• February 14, 2023
When I first heard the term “immutable backups”, it gave me such a warm glow. Backups that cannot be altered and, therefore, cannot be compromised in an incident that encrypts data and holds decryption keys hostage for a cyber ransom – this concept is beautiful and has obvious value in the fight to survive a potential attack. While I still love immutable backups and what they have to offer, the truth is that no single action or item is by itself sufficient. I’m going to go in to some of the potential fatal flaws of relying on immutable backups as your strategy for protection against a cyber-attack.
The first concern with immutable backups is that immutable does not equal indestructible. In Veeam, as an example of a popular and common backup vendor, while you can’t change or delete immutable data from the GUI, you can do it from the CLI. Let’s assume that an environment is in the lurking phase of an incident before anything visibly exciting happens. The lurkers obtain credentials for the Veeam console. They login and throw scripted commands targeting Veeam immutable backups for deletion and manage to delete at least a subset of the files from those immutable backups. Ouch.
Now, maybe you’ve got backups of your backups on different systems, possibly in different locations. Maybe you’ve followed best practice for a Veeam hardened repository and the console isn’t connected to the LAN except when it’s done deliberately for specific tasks – and then it is immediately disconnected, significantly limiting the surface of attack against it. (That does have some assumptions that do not always play out in real life and some potential vulnerabilities in a typical customer datacenter – however, I’m not going to go down that rabbit hole. Just say no to the rabbit hole!) Recognize that all the items in this paragraph are ADDITIONAL measures that you would need to take to make sure those immutable backups are truly safe. Otherwise, you’re one compromised credential away from potential disaster.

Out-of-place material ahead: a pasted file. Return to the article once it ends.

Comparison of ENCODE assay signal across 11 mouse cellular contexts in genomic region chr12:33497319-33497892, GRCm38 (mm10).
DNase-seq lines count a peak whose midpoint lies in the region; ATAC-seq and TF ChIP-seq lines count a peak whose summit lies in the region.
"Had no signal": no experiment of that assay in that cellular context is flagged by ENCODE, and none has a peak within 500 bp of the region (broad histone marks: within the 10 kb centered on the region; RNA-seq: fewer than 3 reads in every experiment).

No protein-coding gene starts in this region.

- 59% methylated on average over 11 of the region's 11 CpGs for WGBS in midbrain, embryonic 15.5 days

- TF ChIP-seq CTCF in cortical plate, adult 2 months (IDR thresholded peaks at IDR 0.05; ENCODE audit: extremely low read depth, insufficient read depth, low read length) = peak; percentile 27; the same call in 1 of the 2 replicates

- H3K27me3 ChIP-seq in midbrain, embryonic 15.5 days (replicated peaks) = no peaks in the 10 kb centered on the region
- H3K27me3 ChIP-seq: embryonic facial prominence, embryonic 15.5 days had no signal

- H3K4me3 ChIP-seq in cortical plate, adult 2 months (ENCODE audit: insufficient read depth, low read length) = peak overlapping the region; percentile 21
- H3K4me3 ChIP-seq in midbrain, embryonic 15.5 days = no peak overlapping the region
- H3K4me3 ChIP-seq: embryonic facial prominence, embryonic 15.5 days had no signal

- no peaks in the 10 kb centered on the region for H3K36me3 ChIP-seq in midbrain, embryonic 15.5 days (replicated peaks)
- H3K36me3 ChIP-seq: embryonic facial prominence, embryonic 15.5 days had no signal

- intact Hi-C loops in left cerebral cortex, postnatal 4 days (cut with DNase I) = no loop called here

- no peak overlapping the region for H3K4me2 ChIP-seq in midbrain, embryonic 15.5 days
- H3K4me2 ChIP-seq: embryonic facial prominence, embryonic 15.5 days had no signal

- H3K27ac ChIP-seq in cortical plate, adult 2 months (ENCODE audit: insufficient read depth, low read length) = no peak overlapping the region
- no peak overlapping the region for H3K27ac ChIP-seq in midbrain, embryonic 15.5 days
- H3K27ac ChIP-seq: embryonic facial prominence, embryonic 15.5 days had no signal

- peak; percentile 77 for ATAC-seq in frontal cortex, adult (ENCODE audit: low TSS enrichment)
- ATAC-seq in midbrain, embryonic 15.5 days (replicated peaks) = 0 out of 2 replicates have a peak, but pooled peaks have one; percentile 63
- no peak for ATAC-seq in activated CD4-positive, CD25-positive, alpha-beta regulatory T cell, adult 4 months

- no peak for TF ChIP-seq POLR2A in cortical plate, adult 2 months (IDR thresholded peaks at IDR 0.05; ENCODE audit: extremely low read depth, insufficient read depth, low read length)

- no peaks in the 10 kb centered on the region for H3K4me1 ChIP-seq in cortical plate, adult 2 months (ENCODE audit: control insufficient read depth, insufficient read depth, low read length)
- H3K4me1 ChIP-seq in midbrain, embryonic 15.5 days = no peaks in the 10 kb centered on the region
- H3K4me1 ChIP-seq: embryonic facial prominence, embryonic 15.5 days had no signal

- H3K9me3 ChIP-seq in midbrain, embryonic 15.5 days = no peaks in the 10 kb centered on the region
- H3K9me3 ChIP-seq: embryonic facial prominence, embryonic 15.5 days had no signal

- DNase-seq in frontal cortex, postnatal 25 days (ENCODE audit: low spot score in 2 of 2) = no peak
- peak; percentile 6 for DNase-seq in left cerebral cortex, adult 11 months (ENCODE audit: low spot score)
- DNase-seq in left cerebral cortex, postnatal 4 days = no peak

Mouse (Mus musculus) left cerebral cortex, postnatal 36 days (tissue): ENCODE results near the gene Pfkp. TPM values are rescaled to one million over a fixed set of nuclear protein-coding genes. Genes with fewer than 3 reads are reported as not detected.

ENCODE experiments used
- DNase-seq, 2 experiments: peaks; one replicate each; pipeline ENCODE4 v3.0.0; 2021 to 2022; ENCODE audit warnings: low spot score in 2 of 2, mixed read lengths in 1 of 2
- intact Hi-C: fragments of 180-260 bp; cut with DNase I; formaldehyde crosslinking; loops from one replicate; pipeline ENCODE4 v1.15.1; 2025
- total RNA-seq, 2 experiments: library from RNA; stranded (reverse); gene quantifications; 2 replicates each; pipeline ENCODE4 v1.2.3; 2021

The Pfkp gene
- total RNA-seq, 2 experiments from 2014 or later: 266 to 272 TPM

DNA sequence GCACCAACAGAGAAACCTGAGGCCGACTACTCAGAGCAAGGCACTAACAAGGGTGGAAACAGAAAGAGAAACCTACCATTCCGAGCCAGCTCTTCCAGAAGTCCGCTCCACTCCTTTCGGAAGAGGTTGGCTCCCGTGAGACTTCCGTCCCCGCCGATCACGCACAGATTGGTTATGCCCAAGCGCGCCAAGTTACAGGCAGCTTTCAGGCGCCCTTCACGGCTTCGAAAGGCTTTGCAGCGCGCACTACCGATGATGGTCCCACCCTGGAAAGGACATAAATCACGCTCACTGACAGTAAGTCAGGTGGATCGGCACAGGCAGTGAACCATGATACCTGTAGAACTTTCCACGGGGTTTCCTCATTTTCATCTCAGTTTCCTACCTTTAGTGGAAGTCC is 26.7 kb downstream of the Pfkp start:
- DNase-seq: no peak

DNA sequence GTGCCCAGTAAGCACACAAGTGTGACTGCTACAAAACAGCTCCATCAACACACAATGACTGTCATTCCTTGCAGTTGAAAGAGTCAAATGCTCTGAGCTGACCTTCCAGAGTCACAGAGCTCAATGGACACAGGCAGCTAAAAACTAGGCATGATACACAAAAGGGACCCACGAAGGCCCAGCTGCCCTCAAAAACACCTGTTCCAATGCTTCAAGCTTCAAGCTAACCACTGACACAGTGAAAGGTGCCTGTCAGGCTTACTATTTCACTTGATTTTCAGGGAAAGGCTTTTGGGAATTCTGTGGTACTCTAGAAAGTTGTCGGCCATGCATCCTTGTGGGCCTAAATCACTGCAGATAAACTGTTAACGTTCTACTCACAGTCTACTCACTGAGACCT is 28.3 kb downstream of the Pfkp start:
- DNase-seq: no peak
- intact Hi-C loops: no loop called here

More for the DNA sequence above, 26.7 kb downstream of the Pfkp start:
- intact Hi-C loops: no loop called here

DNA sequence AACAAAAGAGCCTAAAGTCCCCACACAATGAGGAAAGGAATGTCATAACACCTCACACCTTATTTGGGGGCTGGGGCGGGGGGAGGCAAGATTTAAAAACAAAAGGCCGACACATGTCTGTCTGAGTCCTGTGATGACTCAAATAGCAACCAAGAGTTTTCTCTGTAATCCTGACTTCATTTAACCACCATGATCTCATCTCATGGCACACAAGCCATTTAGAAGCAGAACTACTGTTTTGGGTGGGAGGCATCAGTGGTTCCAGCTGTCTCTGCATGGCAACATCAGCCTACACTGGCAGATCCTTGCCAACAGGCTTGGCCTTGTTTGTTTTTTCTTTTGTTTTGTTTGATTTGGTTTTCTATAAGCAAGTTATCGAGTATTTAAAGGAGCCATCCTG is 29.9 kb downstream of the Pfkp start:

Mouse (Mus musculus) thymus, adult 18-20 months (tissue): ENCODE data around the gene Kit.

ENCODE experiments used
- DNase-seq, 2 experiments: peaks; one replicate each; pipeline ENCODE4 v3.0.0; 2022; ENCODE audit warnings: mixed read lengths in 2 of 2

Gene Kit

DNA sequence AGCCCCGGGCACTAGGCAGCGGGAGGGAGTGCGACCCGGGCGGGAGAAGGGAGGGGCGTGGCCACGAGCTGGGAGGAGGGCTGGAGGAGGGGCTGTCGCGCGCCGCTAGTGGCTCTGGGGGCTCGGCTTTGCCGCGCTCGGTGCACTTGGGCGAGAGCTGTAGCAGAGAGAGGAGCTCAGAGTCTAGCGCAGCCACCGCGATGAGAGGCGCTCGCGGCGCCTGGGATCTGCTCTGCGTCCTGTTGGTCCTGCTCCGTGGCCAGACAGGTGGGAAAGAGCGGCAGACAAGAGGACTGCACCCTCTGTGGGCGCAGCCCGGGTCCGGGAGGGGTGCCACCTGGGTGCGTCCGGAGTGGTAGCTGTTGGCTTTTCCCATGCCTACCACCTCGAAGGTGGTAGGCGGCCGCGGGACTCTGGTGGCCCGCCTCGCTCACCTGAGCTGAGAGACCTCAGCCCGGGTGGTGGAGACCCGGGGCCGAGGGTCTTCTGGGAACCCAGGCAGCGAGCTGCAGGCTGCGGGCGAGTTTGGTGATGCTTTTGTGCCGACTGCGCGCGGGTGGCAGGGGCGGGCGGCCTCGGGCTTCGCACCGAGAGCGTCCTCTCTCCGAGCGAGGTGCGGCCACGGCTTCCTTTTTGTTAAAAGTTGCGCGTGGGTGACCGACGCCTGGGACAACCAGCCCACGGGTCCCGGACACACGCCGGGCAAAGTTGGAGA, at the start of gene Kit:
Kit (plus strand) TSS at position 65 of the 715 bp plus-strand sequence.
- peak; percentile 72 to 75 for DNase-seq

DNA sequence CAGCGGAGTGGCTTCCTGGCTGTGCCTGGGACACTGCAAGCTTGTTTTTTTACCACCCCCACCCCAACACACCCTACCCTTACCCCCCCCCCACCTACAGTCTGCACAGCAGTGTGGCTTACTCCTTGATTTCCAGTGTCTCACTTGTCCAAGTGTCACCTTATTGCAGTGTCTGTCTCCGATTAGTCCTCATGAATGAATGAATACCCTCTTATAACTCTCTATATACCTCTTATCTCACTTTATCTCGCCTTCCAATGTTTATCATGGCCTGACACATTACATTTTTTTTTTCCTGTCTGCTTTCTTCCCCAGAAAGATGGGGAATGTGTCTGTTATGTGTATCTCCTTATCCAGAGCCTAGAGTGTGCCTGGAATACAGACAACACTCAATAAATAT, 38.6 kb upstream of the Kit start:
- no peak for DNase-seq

The second concern with immutable backups is that those backups sit on SOMETHING. If those backups are sent to a local repository, that repository sits on hardware. If access to that hardware is compromised, then bad actors have a whole world of additional nasty options: erase storage, format a disk, delete partition tables. Many backup systems are, under the hood, Linux systems with a lot of proprietary software loaded on top. Once someone has access to the underlying system, it doesn’t take a ton of special magic to make a big mess that renders immutable backups into unusable backups.
Do immutable backups have a place? Absolutely, they really do. Are immutable backups the magic special sauce that can help protect you? They just might be. Just remember that you don’t make a meal out of sauce; figure out what the main dish and side dishes are going to be as part of your strategy. Otherwise, you just may end up eating – crow.